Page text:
How to Handle New Unexpected Interview Types: Case Method / Fishbowl Interaction Interviews
Be prepared - you could encounter a Case Method / Fishbowl Interview. Perhaps you will get lucky and sail through your interview process never seeing anything more challenging than 1-2 interviews, a single interviewer, and a few tough questions. But, you could be in for something altogether different and unexpected, in which case, forewarned is forearmed!
Here are a few "different" types of interviews you need to be aware of:
- Case Method Interviews / Fishbowl Interaction Activities (below)
- Puzzle Interviews
- Speed Interviews
- Chronological In-Depth Structured (CIDS) Interviews
- Job Simulations / In-Box Exercises
- Videoconference Interviews
- Auditions / Group Interviews
What is a Case Method / Fishbowl Interaction Interview:
The only difference between the fishbowl and the case method is that the fishbowl is typically a group activity, and the case method interview is an individual case analysis.
The most common interview candidate to be subjected to the Case Method Interview is the MBA graduate.
In the interview, job seekers are asked to resolve a real-world business problem associated with the company. This requires the use of analytical skills, and an ability to both identify key business issues and present a structured problem-solving methodology with which to approach them.
The case interview / fishbowl interaction activity is most applicable in fields such as management consulting, enabling the applicant to showcase how job seekers would actually perform in the position by using relevant skills from business acumen to problem solving, analysis, brainstorming, strategic planning, communication, and creativity.
What this means to you:
When faced with this type of interview scenario, you will need to remain calm and recall what an employer is looking for in an employee, including that the employer:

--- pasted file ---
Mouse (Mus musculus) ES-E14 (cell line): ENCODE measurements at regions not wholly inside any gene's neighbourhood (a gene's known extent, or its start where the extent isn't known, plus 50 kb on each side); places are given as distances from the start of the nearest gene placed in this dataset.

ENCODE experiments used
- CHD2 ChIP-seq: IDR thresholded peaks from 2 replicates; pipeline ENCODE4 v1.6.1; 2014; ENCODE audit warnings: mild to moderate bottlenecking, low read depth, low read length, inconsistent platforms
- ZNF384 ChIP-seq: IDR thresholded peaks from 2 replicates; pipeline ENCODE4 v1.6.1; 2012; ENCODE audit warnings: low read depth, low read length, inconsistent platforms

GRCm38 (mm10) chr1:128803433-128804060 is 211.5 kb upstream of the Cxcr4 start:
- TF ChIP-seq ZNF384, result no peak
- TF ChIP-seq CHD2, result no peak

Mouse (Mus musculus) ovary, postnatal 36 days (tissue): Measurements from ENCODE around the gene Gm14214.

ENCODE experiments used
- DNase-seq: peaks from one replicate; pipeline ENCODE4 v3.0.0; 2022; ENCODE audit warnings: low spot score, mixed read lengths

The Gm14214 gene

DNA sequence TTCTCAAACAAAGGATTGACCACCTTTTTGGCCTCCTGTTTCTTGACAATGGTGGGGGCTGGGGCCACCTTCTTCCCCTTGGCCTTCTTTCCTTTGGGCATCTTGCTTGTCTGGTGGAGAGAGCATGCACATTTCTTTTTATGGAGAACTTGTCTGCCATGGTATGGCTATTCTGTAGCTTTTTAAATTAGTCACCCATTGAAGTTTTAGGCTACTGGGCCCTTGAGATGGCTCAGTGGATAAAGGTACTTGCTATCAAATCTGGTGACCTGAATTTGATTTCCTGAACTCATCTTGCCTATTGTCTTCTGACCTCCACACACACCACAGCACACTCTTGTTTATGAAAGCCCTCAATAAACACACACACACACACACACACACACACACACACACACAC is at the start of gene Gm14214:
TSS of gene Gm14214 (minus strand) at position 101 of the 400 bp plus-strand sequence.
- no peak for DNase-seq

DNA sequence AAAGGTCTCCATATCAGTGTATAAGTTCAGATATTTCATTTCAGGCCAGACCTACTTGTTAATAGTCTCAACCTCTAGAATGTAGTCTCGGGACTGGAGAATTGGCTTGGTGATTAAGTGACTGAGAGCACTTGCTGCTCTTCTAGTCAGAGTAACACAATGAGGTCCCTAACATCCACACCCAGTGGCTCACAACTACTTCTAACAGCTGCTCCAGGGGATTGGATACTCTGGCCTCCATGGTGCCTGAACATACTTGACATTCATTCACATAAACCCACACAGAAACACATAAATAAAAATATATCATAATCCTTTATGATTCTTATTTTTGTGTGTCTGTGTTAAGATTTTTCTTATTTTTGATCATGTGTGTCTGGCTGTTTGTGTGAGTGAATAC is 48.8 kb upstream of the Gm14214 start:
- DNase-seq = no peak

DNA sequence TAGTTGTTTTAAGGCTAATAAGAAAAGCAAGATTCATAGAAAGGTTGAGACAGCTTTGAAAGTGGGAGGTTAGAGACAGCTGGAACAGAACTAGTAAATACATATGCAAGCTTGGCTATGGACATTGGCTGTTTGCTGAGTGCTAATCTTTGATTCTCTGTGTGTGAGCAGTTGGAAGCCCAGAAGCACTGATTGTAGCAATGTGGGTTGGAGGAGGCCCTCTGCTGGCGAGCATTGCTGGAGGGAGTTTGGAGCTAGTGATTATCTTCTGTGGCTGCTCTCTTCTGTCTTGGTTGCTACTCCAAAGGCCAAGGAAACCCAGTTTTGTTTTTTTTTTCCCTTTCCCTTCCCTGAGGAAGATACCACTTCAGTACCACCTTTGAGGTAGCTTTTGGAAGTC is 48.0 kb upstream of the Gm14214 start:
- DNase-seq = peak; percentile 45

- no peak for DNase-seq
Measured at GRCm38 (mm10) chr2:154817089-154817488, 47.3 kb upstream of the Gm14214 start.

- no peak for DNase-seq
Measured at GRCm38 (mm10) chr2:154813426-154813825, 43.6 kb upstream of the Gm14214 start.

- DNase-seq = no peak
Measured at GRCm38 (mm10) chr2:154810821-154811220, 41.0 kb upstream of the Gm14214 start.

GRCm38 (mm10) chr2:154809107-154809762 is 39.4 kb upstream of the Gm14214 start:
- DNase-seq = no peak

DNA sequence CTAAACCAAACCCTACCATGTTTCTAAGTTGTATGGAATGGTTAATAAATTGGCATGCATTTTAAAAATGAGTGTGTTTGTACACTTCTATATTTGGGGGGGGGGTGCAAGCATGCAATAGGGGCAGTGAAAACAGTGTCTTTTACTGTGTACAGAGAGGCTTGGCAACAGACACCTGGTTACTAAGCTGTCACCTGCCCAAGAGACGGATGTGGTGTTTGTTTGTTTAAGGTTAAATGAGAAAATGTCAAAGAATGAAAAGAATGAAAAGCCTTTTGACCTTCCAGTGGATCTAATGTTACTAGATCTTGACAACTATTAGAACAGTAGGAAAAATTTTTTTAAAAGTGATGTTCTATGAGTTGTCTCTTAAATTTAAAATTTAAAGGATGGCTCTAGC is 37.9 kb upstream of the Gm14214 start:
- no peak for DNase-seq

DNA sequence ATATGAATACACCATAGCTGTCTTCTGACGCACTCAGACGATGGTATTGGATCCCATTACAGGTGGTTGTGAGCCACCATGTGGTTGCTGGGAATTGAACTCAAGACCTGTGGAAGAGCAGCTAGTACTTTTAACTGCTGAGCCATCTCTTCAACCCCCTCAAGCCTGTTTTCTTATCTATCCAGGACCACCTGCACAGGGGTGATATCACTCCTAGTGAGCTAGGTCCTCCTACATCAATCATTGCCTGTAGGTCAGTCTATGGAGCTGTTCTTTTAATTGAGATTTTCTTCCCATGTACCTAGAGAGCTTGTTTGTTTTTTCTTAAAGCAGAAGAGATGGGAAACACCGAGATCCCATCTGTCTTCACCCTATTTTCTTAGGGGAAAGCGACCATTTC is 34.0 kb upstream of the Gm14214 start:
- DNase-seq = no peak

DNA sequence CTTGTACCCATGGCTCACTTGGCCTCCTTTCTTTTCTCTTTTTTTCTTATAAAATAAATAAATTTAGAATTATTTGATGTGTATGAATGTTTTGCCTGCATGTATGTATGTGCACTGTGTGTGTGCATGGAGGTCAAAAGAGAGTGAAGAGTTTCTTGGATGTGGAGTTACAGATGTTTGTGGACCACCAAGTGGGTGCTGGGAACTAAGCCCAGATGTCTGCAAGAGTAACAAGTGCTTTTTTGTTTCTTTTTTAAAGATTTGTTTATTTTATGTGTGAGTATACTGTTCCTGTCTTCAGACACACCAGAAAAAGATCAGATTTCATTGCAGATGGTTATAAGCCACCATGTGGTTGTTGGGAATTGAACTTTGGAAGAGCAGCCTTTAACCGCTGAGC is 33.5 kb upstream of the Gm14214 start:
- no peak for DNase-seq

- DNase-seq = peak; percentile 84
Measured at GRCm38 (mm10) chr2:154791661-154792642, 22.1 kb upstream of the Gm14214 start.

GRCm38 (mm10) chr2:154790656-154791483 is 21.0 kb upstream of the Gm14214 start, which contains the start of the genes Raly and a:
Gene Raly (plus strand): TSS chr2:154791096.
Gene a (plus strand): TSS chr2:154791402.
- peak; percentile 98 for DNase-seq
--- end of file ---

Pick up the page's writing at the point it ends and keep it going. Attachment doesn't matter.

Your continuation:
- Likes you;
- Thinks you will fit in with staff and customers; and
- Believes you have the ability to do the job (note: this is different than saying that you “know the job,” rather, this is the ability to do the job. You must appear trainable).
Specific attributes you will want to emphasize (as applicable):Strategic Thinking Creative Analytical Energetic Team Oriented Self-Motivated Positive Appropriately Dressed Business Acumen Attentive, Interested Enthusiastic Flexible / Multi-Faceted Multi-Tasking Good / Clear Communicator Good Eye Contact Candid, Open and Honest Interested Polite and Mannerly Calm, In Control Self-Composed Tactful Embraces Technology Analytical Problem Solving
You should briefly consider the type of position for which you are applying and the specific qualifications and responsibilities for that position. Research on the company prior to the interview will be significantly beneficial toward preparing for specific challenge issues. Often, many companies that perform case interviewing provide details on their Web sites about the practice, and you should not overlook a visit to the company’s Web site.
For this interview, you should be prepared to engage in Q&A, as the interviewer will often delve further for details and challenges. You will need to compose a strategic answer that shows creativity, analytical skill, business acumen, and attempts to present a solution to the problem.
Creativity can be a significant asset, especially considering that there is often no one right answer to these complex questions.
In the article, “Online Practice Cases”, Bain & Company specifically recommends that job seekers:
- Break the problem down;
- Focus by ranking which areas to investigate;
- Demonstrate clear analytic evidence based on assumptions, math, and logic; and
- Make an actual recommendation.
Common topics in this type of interview might include:
- Business Problems & Strategy;
- Market Sizing / Estimating; and
- Logic Problems.
In a poll conducted by Career Directors International as a part of their annual Career Industry Expert Trends, 12% of surveyed human resource professionals worldwide stated that they had used or planned to use this type of interview. If you would like to learn more about this unusual type of interview, I recommend the book, How Would You Move Mount Fuji: Microsoft's Cult of the Puzzle -- How the World's Smartest Companies Select the Most Creative Thinkers by William Poundstone.
© Copyright Laura DeCarlo 2010. All rights reserved. Used with permission.
About this author: Laura DeCarlo is recognized as the career industry’s "career hero" making a difference to both job seekers and career professionals as the founder of Career Directors International. She possesses 11 top-level certifications in resume writing, career coaching, and career management; 7 first place resume and job placement awards; and has written three books on interviewing and job search including Interview Pocket RX, Interviewing: The Gold Standard, and Job Search Bloopers. Follow Laura on Twitter; username: @careerhero.